Take a look at Farmers Insurance if that involved tunneling…

What’s this mean?

The cost to tunnel under, cut into, or tear out and replace any part of the foundation: slab, concrete floor, patio or pad or the like, or the foundation or a retaining wall is limited to $2,000. Well, if you had $5,000 to dig out that slab, they would limit the coverage to that section to $2,000.

Well, it’s not uncommon for the access provision or access cost to be 3, 4, 5, or even $10,000. So if you have a Farmer’s policy, and this loss occurs to you, you’re not looking for this coverage when you buy the policy, it doesn’t show on the declaration page, and they certainly don’t make a commercial about it.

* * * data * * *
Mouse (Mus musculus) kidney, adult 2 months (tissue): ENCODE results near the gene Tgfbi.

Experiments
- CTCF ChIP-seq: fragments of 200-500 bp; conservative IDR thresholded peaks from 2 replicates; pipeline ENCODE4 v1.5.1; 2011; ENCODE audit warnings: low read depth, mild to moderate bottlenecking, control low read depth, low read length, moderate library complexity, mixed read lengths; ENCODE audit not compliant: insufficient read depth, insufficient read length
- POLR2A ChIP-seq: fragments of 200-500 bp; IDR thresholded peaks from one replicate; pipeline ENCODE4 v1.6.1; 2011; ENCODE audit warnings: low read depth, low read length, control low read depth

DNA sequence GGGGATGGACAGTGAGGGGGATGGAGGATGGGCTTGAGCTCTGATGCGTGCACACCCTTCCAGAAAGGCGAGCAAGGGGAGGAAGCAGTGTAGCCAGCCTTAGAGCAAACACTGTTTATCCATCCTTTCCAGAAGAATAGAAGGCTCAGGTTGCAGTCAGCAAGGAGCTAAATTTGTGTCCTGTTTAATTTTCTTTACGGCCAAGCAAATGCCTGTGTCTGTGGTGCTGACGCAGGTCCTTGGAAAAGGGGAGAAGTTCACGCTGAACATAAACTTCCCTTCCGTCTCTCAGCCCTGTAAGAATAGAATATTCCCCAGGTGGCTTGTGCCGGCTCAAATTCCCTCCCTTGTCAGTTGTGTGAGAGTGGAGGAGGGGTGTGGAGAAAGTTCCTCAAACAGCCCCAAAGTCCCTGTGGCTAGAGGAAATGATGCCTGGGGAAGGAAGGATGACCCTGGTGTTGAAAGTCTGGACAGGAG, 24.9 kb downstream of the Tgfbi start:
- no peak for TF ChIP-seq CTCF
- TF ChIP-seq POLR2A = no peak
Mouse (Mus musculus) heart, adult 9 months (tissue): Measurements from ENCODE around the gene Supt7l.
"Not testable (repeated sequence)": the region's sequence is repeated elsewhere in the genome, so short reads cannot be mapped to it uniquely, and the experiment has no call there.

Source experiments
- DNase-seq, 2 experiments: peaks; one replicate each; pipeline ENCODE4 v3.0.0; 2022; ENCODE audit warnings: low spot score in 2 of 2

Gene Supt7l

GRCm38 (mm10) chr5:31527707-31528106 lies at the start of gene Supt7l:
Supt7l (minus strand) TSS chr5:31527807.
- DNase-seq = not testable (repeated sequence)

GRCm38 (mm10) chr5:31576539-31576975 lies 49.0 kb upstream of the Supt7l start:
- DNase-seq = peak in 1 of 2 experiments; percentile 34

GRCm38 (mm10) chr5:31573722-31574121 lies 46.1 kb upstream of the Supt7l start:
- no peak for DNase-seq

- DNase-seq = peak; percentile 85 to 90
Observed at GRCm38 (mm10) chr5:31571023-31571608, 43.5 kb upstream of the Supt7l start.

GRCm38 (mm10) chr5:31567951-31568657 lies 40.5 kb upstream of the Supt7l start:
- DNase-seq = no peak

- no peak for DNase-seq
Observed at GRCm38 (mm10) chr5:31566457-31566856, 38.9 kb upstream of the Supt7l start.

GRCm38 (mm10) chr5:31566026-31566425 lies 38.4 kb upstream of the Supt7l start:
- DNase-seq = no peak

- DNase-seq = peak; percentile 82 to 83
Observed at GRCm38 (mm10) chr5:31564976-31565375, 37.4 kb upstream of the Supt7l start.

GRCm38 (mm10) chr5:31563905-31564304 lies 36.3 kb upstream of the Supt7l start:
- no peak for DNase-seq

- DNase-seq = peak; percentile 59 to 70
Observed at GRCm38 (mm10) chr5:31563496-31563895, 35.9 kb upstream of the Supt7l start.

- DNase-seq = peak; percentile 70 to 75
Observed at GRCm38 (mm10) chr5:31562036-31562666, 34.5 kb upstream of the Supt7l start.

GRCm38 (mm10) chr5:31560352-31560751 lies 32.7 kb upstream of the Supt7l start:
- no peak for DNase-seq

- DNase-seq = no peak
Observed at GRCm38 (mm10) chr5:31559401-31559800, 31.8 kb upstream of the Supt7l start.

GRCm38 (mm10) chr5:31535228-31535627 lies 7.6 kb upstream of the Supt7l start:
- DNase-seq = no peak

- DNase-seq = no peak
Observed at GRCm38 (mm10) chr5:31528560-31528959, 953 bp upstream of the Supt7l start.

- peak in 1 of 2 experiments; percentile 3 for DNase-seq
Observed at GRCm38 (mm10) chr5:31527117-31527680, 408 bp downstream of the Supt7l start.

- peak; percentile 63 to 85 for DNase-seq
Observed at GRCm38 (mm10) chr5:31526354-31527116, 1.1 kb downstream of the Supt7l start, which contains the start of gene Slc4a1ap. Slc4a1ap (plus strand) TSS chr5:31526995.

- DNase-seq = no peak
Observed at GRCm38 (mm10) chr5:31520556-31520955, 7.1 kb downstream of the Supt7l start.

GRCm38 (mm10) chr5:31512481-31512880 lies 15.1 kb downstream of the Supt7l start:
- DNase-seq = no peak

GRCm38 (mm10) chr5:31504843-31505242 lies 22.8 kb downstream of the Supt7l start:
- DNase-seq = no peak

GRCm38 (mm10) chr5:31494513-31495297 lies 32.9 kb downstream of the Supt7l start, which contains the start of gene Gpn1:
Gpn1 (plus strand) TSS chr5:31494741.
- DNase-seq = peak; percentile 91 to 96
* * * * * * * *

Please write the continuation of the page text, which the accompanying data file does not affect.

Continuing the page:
Here’s a secret,

It’s right in the policy, that is copied and pasted right out of policy, the limit is $2,000. It’s really pretty aggressive, just so you know…

State Farm’s policy is really complicated, I had to read it three times when it first came out. So most access provisions or tear-outs are the results of a blockage in plumbing. So you flush the toilet, and all of a sudden, the toilet overflows.


Did you know, that’s generally what is known as a trigger for access coverage?

So you call the plumber, you say my toilet overflowed. Had a little bit of water on the floor, not a big deal, maybe got the vanity wet. A plumber comes out and says, “Yep, we ran a camera through the line, and we have to tear up the middle of the house to get to it.”

Well, if you read State Farm’s provision, it says: